Territorial Birthright Citizenship Lawsuit Receives Amicus Support

Two Groups of Prominent Academics and the Samoan Federation of America File Amicus Briefs

A federal lawsuit seeking recognition that the Constitution’s guarantee of birthright citizenship applies in states and territories alike has received additional support in the form of three amicus briefs filed on behalf of two groups of prominent academics and the Samoan Federation of America. The plaintiffs in Fitisemanu v. United States – passport-holding, tax-paying Americans living in Utah who were born in American Samoa – are denied recognition as U.S. citizens under a discriminatory federal law that labels them as “nationals, but not citizens” of the United States.

“We are very pleased to receive powerful support from leading academics and the Samoan Federation of America as we work to end the second-class status of Americans living or born in U.S. territories,” said Neil Weare, President and Founder of Equally American, a non-profit organization that advocates for equality and civil rights on behalf of those living or born in U.S. territories. Equally American, along with attorneys at Gibson, Dunn & Crutcher, LLP and American Samoan attorney Charles V. Ala’ilima, represents the plaintiffs in Fitisemanu v. United States.

Samoan Federation of America Brief

On April 20th, the Samoan Federation of America, Inc., filed an amicus brief in support of Fitisemanu v. United States. The brief demonstrates how American Samoans correctly understood that when they transferred sovereignty to the United States in 1900 they should be recognized as U.S. citizens. It also shows how the desires of American Samoans to be recognized as citizens from 1900 to the 1960s were consistently thwarted by racial animus towards American Samoans and the native inhabitants of other U.S. territories. The brief also includes an appendix of nearly 500 pages of historical materials relating to citizenship and American Samoa.

“American Samoa’s leaders were right in 1900 that so long as the U.S. flag flies over American Samoa, American Samoans have a right to be recognized as U.S. citizens,” said Chief Loa Pele Faletogo, President of the Samoan Federation of America. “The impact of being labeled with the second class status of ‘non-citizen national’ falls hardest on American Samoans living throughout the 50 states, a population which now exceeds the number of American Samoans actually living in American Samoa. I am hopeful that after nearly 120 years, the United States will finally recognize that American Samoans have a right to be treated as equals and not labeled as second-class Americans.”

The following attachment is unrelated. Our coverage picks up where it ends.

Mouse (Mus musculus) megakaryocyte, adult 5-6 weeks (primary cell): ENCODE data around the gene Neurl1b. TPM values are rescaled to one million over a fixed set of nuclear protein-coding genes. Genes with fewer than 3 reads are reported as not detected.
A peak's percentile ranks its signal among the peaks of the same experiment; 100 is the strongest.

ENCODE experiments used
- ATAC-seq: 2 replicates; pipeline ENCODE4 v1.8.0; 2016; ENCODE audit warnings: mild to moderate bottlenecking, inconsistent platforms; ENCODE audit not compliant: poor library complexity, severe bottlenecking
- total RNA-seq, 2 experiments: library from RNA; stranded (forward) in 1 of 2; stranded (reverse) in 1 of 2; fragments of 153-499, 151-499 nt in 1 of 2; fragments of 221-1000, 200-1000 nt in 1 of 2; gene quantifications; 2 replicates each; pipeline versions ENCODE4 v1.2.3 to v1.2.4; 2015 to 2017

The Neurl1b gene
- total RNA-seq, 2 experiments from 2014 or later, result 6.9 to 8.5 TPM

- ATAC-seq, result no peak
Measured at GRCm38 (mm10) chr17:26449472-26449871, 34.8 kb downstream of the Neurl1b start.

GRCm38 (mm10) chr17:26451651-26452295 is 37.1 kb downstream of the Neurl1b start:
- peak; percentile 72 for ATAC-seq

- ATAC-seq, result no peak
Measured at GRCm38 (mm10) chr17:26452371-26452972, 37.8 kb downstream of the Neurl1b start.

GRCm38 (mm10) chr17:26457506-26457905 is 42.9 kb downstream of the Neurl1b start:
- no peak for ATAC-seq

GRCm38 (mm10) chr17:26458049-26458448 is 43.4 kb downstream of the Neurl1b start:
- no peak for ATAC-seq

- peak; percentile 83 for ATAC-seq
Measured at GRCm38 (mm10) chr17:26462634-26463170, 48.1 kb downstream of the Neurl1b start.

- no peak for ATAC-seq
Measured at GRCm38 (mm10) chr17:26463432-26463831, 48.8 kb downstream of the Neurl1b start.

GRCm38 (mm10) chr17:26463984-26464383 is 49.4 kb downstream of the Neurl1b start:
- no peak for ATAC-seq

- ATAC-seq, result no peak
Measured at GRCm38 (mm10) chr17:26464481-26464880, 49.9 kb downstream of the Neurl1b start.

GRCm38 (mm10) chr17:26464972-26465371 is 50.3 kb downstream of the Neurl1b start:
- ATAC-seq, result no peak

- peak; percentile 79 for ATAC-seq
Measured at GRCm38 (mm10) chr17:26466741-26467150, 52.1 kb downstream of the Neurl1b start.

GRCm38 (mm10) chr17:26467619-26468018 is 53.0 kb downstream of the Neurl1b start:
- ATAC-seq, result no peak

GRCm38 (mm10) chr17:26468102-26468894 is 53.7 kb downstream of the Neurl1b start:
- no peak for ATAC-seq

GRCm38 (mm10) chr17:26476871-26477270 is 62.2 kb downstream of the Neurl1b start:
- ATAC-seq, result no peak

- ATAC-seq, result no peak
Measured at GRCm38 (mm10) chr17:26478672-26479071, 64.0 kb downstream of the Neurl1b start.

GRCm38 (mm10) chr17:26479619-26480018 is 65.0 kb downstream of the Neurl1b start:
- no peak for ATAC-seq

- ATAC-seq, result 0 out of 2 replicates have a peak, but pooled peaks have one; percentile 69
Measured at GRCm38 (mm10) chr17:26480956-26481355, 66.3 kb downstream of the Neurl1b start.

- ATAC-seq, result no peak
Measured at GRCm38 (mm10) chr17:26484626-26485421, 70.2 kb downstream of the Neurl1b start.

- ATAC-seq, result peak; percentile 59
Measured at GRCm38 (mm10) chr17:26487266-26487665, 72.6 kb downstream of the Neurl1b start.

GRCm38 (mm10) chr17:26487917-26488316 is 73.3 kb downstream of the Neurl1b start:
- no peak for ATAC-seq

Citizenship Scholars Brief

Earlier this month, a group of fifteen prominent scholars of law, history, and political science who are among the leading national experts of the foundations of citizenship in the United States filed an amicus brief in support Fitisemanu v. United States. They argue that the text and history of the Citizenship Clause of the Fourteenth Amendment unequivocally support recognition of birthright citizenship in states and territories alike. The group of scholars is notable for including academics who range across the ideological spectrum, demonstrating the broad academic consensus that has developed with respect to these issues.

“The Constitution’s guarantee of birthright citizenship was clearly intended to apply throughout the United States, whether someone was born in a state, territory, or the District of Columbia,” said Sam Erman, a Professor of Law at USC’s Gould School of Law, one of the amici joining the brief.  “The only exception to this rule in American history was the Supreme Court’s infamous decision in Dred Scott, denying recognition of citizenship to African Americans. It is important that we don’t repeat that mistake again.”

Insular Cases Scholars Brief

A group of leading scholars of constitutional law and legal history who are national experts on the Insular Cases filed an amicus brief earlier this month in support of neither party in Fitisemanu v. United States. The brief argues powerfully that courts should not rely on the Insular Cases when interpreting the application of the Citizenship Clause in U.S. territories today, as the D.C. Circuit had done in an earlier case. The Insular Cases are a series of controversial Supreme Court decisions that have long been criticized as establishing a racially-motivated doctrine of “separate and unequal” status for residents of U.S. territories. Amici include academics from across the ideological spectrum, reflecting the broad academic criticism the Insular Cases have received.

“The Insular Cases are often misunderstood and misapplied to answer all manner of constitutional issues involving U.S. territories,” said Christina Duffy Ponsa-Kraus, a Professor of Law at Columbia Law School, one of the amici joining the brief. “On their face the Insular Cases did not answer the question of citizenship in U.S. territories. And given their sordid history, the Supreme Court is right to have cautioned against expanding their logic to new constitutional questions facing residents of U.S. territories today.”

All the filings in Fitisemanu v. United States can be found here.

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